Mumpreneur | Michelle Stacpoole

As a writer, Michelle Stacpoole loves drama.

“Without drama there is no conflict, and without conflict there is no story. Everything I write, whether an article for a magazine, or a scene in a script, has an element of overcoming difficulties. Daily life as a working mum embodies this. I have to overcome around 72 obstacles, both literally and figuratively, before I walk out the door in the morning,” laughs the mother of three.

Currently working as a freelance writer for a number of publications around the country, Michelle started writing while on maternity leave with her second child, when she began blogging about parenting and lighter side of motherhood. Eager to turn her writing hobby into her profession, Michelle’s first professional piece was in ABC’s The Drum, quickly followed by feature articles in Mamamia and other online publications, as well as writing content for businesses.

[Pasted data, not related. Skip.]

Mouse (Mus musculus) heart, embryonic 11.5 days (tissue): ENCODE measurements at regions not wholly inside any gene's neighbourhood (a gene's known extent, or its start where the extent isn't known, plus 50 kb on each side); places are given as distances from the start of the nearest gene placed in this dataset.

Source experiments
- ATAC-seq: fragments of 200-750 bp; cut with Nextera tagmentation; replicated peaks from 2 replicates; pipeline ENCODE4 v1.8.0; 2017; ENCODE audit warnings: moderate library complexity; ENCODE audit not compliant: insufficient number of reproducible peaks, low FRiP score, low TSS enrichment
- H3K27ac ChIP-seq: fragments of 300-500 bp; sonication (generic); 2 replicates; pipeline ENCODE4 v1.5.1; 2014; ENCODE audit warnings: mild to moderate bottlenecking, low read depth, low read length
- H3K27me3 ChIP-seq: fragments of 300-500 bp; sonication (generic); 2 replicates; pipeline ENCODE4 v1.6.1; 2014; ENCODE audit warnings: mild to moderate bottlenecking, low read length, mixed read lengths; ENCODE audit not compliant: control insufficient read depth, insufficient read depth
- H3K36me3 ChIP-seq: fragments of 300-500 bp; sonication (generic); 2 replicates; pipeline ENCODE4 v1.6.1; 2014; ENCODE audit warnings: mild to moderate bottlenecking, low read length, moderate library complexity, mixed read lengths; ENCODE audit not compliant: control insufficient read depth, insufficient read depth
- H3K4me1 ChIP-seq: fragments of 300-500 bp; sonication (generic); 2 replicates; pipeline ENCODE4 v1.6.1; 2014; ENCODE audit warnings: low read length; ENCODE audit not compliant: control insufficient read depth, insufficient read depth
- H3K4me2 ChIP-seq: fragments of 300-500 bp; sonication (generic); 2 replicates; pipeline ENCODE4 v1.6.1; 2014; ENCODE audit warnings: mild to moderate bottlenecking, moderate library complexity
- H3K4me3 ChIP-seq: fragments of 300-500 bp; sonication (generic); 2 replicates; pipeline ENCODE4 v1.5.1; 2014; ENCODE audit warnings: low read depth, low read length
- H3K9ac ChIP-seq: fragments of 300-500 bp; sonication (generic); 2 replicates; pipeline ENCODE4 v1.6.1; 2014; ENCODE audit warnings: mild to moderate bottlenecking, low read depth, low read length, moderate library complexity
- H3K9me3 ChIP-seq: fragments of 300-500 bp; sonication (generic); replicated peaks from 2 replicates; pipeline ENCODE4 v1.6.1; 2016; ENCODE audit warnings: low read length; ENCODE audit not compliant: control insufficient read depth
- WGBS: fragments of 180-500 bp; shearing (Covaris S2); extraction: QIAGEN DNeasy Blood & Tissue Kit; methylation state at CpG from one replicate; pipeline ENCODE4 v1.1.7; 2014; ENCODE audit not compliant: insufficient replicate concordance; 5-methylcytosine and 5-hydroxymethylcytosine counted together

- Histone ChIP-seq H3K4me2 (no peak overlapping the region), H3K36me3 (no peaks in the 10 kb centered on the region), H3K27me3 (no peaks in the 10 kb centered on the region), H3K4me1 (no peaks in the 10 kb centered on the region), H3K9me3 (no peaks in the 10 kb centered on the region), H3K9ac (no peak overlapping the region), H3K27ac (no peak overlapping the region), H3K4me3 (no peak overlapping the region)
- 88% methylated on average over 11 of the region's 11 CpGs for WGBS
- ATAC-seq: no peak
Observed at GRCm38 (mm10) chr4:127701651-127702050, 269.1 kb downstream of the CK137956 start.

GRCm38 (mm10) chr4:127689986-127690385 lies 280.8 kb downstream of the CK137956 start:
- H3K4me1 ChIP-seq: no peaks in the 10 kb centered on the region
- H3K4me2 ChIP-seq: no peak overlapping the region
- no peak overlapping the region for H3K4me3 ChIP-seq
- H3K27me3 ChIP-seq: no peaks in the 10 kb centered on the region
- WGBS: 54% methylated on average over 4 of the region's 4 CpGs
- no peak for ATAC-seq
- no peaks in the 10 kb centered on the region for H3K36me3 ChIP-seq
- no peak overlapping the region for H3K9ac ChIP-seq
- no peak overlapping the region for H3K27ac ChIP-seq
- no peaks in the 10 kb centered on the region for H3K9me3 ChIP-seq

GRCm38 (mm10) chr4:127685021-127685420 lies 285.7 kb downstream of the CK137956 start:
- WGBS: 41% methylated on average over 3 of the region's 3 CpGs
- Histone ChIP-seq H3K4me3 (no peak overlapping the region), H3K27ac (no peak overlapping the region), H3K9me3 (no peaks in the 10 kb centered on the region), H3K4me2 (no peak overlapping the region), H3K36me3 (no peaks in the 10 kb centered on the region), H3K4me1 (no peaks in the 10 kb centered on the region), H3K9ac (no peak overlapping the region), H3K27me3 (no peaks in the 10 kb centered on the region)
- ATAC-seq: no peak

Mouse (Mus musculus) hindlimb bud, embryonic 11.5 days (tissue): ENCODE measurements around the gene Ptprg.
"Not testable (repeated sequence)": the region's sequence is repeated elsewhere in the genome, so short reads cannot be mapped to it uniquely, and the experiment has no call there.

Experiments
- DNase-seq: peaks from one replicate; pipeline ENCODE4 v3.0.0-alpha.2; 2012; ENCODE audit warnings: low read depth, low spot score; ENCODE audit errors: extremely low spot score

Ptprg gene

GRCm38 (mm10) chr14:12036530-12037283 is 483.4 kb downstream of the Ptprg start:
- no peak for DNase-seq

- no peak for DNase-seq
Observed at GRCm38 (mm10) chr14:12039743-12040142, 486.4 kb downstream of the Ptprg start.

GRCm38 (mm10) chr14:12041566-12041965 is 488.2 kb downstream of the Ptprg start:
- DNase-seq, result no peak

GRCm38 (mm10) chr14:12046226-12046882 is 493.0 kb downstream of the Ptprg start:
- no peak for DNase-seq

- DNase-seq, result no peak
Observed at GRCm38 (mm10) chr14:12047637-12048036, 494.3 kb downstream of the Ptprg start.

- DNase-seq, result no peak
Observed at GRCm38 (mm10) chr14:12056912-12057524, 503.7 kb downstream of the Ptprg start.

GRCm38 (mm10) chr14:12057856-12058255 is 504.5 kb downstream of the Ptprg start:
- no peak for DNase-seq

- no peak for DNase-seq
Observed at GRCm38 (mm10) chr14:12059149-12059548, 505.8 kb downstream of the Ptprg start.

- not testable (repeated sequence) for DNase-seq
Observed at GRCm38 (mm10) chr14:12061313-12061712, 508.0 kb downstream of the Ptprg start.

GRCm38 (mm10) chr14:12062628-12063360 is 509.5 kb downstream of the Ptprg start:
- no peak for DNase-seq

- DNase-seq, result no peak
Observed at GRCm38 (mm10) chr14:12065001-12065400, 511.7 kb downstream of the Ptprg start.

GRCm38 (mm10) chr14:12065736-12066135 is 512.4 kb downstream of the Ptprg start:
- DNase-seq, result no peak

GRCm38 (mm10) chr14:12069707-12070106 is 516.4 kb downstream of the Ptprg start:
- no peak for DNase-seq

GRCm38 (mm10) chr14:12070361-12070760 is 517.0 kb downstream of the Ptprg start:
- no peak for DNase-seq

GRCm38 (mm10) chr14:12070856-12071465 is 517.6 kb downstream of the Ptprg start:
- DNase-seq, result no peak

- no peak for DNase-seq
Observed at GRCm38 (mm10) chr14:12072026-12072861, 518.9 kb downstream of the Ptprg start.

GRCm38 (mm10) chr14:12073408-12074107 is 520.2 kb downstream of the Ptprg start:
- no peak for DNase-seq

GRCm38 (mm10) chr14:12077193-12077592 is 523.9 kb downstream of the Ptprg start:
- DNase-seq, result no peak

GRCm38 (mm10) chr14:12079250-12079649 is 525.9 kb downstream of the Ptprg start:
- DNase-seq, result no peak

Her penchant for publishing honest and relatable pieces, her passion for bringing a voice to social issues, and her filmmaking skills learned while studying at the New York Film Academy have combined to lead Michelle to recently create a production company that focuses on taking quintessential Australian stories to the rest of the world via short documentary format.
“I’ve started assembling a gun team of female directors, editors, presenters, production coordinators from around the world….all with a social conscious and eager to realize a combined vision,” she says.

With three small children, a husband that works FIFO, and no family living close-by, life is not without its challenges. Michelle suggests the key to success lies in organization, and relies on a semblance of a routine, a family calendar, and simple things like making school lunches the night before and always having dry shampoo and wet wipes on hand.

“As a creative, I feel stifled by regimentation and routine, but as a mother I can’t survive without it. So I’ve had to find a middle ground that enables me the space to create, but still maintain some form of control so that the wheels don’t completely fall off,” she says.

In order to succeed in business, Michelle believes that it is important to operate with honesty and integrity, use failure as a learning tool and not something to fear, and trust your instincts and talent.

“At the end of the day you need to drive your vision, so you have to believe in it,” she says.